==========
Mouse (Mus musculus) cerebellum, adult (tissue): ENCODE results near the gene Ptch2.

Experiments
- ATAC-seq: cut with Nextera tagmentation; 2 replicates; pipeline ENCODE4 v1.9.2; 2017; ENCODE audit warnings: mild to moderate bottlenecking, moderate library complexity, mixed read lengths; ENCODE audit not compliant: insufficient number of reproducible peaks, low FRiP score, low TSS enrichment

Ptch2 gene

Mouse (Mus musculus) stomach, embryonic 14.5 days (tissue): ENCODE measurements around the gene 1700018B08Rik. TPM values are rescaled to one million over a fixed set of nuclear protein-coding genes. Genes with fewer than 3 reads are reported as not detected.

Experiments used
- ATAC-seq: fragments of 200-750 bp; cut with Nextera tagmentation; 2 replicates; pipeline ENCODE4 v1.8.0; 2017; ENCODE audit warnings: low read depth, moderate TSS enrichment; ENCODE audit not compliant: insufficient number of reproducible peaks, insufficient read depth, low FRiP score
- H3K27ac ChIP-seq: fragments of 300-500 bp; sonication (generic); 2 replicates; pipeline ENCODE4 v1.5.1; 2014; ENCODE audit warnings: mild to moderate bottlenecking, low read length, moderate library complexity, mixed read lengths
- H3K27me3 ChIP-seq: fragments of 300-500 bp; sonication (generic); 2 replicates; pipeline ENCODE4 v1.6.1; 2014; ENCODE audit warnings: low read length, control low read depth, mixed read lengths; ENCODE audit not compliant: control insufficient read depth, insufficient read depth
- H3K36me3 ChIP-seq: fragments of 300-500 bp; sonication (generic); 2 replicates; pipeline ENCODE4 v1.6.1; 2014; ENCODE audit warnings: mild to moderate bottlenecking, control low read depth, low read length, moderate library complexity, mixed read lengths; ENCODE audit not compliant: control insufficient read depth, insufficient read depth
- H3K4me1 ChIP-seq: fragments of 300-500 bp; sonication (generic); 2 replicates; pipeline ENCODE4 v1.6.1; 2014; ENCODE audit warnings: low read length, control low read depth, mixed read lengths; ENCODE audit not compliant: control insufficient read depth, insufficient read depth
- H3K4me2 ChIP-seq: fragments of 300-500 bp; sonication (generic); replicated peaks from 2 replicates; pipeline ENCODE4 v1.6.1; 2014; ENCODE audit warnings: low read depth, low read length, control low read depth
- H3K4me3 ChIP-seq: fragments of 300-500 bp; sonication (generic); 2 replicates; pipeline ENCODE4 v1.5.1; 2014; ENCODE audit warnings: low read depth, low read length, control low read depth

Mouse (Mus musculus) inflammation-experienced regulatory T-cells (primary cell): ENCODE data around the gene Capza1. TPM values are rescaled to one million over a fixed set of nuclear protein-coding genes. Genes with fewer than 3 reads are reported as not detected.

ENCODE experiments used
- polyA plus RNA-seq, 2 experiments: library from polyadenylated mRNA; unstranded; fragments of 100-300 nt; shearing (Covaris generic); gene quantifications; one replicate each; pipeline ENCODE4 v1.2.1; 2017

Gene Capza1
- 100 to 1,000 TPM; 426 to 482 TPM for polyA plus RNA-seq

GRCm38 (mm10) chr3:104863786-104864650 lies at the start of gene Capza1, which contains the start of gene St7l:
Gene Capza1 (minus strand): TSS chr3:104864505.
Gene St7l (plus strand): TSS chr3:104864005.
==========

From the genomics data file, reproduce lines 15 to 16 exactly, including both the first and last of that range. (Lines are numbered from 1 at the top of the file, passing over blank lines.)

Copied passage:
ENCODE experiments used
- polyA plus RNA-seq, 2 experiments: library from polyadenylated mRNA; unstranded; fragments of 100-300 nt; shearing (Covaris generic); gene quantifications; one replicate each; pipeline ENCODE4 v1.2.1; 2017